A 401(k) revenue-sharing lawsuit finally got its day before the U.S. Supreme Court.
While the nation’s high court was ostensibly focused on how ERISA’s statute of limitations was to be applied in challenging fiduciary actions, there was also a brisk discussion among the justices about the what, how often, and whys of fiduciary review.
And, at least in the hour-long exchange with the justices, there appeared to be little difference in stance on the basic standards of fiduciary behavior — except, of course, as to what circumstances would require a reevaluation of a fiduciary decision, specifically the selection of an investment fund.
In 2013, the U.S. Court of Appeals for the 9th Circuit agreed that Edison 401(k) plan fiduciaries breached their duties by including retail shares of three mutual funds without first investigating the possibility of including lower-cost institutional-share class alternatives. However, the plaintiffs lost on their statute-of-limitations “continuing violation theory,” concluding that ERISA's 6-year statute of limitations began to run when the original decision to include the investment in the plan was made.
In the presentations before the Supreme Court, both parties agreed that there was a fiduciary duty to review plan investments, and both parties were willing to concede that the initial review and selection of an investment fund should be more extensive than that of considering the retention/replacement of a fund that was already on the investment menu.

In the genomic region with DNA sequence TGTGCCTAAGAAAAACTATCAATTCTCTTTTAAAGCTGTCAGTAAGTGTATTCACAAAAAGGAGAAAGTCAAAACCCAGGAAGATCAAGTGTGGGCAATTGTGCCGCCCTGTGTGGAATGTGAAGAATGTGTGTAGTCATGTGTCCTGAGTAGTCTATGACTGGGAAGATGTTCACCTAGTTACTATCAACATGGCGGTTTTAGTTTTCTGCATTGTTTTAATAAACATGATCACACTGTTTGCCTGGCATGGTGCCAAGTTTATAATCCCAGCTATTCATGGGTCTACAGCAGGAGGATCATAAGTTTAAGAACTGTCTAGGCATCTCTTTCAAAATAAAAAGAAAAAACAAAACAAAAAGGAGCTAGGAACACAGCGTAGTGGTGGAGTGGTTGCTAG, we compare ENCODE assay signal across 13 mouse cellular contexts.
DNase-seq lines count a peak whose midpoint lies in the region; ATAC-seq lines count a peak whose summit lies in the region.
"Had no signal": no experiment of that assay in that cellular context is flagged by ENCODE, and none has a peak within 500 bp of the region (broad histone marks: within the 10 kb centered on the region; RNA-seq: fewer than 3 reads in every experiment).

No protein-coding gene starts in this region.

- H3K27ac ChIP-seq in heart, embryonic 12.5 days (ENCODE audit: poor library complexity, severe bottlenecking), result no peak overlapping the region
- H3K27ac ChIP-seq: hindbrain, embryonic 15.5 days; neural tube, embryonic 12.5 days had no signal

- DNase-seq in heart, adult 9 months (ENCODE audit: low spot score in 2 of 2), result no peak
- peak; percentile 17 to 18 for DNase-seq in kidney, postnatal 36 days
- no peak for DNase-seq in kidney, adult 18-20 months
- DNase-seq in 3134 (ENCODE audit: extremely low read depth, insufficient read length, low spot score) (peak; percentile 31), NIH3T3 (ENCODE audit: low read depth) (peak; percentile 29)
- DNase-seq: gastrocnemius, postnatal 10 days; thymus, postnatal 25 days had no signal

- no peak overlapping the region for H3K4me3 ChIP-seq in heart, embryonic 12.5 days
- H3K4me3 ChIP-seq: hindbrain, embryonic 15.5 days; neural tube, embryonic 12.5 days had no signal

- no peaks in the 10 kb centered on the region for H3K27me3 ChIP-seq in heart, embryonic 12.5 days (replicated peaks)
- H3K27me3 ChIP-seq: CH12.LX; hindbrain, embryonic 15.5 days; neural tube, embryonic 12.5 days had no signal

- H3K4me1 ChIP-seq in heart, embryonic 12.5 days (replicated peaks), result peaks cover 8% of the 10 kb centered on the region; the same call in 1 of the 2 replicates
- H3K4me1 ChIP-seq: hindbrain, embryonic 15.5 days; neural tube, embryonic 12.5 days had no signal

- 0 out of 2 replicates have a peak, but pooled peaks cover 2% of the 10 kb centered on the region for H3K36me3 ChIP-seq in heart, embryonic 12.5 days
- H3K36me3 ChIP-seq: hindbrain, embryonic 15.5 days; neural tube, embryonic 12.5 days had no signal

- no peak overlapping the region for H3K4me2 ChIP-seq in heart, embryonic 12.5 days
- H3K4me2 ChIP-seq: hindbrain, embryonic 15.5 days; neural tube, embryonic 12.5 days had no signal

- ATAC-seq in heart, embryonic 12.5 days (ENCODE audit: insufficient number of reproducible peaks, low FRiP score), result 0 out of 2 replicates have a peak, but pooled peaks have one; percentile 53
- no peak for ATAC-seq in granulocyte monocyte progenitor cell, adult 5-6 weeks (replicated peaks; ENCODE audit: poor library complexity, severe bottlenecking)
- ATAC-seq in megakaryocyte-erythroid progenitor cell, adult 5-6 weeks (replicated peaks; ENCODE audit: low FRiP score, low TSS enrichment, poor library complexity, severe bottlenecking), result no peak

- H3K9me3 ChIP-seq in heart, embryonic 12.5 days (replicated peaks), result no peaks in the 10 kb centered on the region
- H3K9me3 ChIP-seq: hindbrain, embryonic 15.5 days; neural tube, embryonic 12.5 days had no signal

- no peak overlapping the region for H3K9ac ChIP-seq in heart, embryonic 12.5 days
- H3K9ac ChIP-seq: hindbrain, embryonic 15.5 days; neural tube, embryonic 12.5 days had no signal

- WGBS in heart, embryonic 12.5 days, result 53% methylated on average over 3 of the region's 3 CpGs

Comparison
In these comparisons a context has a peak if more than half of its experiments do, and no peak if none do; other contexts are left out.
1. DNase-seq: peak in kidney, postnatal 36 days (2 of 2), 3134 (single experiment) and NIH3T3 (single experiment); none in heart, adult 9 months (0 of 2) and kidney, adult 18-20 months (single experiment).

However, the frequency and nature of that review was something the justices seemed quite reluctant to do, preferring to leave such determinations to a lower court trier of fact.
The Department of Labor explained to the court that the fiduciary’s ongoing monitoring duty is “…not limited to circumstances in which the fund changed so much that it's like a new fund is being put in place,” noting that, “You have a duty to look on a periodic basis and, really, how are you going to know if there have been changes unless you looked.”
Plaintiffs’ attorneys expressed frustration that some of their arguments before the lower court were blunted by the court’s summary judgment, and encouraged the justices to remand the case to give them an opportunity to prove otherwise.
Will plaintiffs get a chance to make their case before a lower court? The exchanges with the justices certainly seemed to suggest that. But whether that will lead to a new wave of 401(k) litigation is something else altogether.
A decision in the Tibble case is expected before the end of June. The transcript of the Supreme Court arguments and discussion is online here.